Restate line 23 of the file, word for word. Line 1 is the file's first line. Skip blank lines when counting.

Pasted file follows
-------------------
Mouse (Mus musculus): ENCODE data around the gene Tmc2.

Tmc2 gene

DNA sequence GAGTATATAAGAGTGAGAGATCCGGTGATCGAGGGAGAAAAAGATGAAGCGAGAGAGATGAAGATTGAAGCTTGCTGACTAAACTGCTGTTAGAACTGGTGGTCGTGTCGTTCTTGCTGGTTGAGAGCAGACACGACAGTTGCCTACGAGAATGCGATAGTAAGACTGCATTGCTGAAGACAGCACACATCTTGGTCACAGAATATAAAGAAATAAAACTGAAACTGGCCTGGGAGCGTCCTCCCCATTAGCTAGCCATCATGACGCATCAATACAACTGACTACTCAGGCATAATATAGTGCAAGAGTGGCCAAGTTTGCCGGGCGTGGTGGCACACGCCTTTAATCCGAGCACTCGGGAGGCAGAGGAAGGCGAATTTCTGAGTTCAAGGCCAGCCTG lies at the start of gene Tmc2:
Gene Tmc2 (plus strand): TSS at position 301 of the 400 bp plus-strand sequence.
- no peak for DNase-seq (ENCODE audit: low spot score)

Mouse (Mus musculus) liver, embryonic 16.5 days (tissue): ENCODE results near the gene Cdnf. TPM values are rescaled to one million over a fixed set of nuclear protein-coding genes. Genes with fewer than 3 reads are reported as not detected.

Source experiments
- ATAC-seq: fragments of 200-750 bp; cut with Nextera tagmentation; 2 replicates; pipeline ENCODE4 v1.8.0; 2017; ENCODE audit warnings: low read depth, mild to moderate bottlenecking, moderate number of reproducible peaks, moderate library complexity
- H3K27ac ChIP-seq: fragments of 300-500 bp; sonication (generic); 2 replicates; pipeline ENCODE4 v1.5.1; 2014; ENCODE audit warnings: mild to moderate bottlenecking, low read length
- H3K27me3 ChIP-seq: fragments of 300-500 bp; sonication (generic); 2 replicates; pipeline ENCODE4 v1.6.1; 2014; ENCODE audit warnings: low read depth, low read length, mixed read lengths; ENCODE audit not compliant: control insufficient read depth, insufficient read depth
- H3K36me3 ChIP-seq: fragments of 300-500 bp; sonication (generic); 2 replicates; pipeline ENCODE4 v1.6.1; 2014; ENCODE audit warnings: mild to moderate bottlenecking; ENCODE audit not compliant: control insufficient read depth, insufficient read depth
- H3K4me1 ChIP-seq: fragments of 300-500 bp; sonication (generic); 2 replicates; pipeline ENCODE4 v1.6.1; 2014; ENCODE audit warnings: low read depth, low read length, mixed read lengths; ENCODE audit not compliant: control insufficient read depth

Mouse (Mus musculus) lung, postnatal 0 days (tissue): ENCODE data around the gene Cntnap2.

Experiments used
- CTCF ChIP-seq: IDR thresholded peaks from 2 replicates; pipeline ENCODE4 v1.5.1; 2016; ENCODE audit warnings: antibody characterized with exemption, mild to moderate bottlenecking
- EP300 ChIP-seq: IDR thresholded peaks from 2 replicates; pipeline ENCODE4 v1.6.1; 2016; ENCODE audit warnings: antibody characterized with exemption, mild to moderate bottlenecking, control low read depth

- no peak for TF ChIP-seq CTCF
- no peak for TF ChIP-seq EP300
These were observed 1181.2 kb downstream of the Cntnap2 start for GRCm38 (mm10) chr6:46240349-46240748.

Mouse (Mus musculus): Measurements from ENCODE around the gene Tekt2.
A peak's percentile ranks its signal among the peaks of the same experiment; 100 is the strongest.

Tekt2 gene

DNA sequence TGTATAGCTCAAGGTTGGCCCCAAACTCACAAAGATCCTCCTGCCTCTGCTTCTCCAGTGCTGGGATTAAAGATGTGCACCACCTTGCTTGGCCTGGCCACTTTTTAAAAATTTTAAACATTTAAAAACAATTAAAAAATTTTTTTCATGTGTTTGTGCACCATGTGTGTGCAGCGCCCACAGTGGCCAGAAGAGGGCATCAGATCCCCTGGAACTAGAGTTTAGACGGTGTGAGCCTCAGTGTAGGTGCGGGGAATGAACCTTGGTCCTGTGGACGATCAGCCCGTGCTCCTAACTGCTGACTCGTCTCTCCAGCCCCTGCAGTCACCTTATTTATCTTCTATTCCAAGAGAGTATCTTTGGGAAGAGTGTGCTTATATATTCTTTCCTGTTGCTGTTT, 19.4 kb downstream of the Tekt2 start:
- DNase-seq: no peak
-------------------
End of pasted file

DNA sequence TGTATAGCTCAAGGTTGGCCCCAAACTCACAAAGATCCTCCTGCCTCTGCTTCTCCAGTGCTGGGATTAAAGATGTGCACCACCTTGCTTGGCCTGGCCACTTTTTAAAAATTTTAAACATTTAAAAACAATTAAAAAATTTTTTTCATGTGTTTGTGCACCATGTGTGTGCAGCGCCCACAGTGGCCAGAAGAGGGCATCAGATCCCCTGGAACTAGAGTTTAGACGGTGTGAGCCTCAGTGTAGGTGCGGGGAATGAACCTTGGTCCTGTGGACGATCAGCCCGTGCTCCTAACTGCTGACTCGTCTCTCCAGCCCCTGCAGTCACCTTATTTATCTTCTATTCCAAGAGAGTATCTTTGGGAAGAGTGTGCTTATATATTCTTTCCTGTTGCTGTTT, 19.4 kb downstream of the Tekt2 start: